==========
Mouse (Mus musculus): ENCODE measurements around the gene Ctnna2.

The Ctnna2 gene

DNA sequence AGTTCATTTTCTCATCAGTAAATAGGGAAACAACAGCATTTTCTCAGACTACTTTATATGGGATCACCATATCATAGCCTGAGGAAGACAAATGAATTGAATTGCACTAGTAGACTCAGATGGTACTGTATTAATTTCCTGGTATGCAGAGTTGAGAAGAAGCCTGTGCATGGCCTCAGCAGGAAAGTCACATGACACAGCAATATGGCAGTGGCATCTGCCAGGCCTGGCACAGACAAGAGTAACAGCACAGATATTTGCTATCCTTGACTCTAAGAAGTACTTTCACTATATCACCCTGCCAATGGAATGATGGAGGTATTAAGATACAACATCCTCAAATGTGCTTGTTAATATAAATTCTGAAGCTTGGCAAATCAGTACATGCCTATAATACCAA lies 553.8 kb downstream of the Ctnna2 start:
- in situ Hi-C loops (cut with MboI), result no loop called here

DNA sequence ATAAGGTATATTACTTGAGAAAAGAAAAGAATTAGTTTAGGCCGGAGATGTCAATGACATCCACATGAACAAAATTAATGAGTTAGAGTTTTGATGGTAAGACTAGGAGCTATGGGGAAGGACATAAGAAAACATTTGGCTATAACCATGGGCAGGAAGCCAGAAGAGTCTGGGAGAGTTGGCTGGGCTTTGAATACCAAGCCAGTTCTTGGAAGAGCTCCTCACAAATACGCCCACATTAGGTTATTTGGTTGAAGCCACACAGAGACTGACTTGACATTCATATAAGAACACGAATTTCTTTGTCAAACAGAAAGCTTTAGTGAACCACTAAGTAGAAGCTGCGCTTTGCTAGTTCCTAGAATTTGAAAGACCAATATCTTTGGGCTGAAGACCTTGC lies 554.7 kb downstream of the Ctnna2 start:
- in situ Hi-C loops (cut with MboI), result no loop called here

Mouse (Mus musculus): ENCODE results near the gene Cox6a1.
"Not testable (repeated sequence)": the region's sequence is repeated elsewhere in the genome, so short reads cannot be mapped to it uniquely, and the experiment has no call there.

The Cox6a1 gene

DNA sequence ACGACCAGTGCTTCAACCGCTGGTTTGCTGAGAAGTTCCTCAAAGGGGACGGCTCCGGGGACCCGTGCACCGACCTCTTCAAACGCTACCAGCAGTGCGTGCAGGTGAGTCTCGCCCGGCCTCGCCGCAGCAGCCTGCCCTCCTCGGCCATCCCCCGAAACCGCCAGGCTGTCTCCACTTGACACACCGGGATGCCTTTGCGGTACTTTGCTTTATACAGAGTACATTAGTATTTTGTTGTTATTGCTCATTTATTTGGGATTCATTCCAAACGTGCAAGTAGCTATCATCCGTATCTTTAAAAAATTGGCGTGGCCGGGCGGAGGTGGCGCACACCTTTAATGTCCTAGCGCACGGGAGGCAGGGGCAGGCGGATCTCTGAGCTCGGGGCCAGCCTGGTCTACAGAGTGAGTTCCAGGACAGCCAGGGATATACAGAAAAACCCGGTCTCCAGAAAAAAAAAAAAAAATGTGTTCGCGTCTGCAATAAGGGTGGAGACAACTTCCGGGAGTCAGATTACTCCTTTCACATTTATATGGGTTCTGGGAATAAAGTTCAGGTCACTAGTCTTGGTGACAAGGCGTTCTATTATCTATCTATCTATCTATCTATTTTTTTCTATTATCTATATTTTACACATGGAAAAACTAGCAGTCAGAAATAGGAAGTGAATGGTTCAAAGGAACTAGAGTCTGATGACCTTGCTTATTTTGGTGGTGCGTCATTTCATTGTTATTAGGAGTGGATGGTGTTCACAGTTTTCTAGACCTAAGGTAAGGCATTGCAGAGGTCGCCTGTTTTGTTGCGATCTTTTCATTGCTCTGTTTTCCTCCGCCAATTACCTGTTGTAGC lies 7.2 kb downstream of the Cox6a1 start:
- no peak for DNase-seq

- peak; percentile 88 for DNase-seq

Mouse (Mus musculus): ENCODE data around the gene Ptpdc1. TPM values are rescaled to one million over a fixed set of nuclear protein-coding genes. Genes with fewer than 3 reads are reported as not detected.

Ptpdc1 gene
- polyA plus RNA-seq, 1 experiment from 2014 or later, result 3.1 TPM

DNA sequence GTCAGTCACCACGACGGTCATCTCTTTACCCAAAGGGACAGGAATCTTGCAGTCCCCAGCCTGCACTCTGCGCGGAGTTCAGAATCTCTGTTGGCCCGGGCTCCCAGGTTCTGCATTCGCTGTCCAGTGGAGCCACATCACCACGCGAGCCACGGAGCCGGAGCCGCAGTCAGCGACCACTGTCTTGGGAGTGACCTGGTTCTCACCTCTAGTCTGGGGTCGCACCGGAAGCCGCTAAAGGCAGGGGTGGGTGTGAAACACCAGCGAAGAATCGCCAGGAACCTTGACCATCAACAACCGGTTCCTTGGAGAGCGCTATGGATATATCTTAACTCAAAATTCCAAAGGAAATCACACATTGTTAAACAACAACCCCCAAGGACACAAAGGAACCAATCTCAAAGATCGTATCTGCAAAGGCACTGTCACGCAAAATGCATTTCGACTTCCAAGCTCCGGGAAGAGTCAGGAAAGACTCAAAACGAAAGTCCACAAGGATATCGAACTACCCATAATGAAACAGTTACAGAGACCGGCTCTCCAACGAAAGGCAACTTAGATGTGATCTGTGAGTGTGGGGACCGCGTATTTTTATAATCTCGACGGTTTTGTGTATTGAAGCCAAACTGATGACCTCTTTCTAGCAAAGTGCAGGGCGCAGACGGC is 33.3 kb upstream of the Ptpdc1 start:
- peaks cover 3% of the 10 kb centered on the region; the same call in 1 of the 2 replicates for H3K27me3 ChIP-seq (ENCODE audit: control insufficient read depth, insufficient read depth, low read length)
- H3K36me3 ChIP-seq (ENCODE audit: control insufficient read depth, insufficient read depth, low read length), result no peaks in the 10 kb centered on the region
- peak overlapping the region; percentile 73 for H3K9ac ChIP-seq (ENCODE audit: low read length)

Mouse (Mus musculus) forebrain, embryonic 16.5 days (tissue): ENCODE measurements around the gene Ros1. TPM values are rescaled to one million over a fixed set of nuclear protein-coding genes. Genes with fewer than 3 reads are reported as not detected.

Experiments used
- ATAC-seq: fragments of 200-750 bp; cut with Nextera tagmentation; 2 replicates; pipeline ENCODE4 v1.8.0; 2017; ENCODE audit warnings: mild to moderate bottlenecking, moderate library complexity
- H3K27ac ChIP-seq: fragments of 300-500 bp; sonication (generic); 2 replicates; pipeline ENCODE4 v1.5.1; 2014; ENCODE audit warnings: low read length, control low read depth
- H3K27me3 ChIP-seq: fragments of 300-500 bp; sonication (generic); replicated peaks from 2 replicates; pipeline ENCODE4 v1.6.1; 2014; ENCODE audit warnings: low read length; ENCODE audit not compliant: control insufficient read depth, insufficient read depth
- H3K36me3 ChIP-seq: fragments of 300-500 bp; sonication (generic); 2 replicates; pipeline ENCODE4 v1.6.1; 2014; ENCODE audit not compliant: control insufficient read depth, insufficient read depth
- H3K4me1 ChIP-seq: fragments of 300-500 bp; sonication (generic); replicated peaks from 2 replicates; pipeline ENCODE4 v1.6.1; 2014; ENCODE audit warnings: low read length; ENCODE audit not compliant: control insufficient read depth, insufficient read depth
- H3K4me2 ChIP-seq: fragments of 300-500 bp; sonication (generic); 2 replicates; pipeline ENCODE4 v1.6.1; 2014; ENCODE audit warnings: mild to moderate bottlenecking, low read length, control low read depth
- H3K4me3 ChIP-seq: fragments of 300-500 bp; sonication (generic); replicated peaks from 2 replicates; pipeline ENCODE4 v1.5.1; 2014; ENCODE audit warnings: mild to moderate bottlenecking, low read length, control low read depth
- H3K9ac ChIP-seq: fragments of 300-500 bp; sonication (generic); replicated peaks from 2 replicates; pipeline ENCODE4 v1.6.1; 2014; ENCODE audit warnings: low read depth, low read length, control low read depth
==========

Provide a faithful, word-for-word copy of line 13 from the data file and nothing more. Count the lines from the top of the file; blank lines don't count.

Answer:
Mouse (Mus musculus): ENCODE data around the gene Ptpdc1. TPM values are rescaled to one million over a fixed set of nuclear protein-coding genes. Genes with fewer than 3 reads are reported as not detected.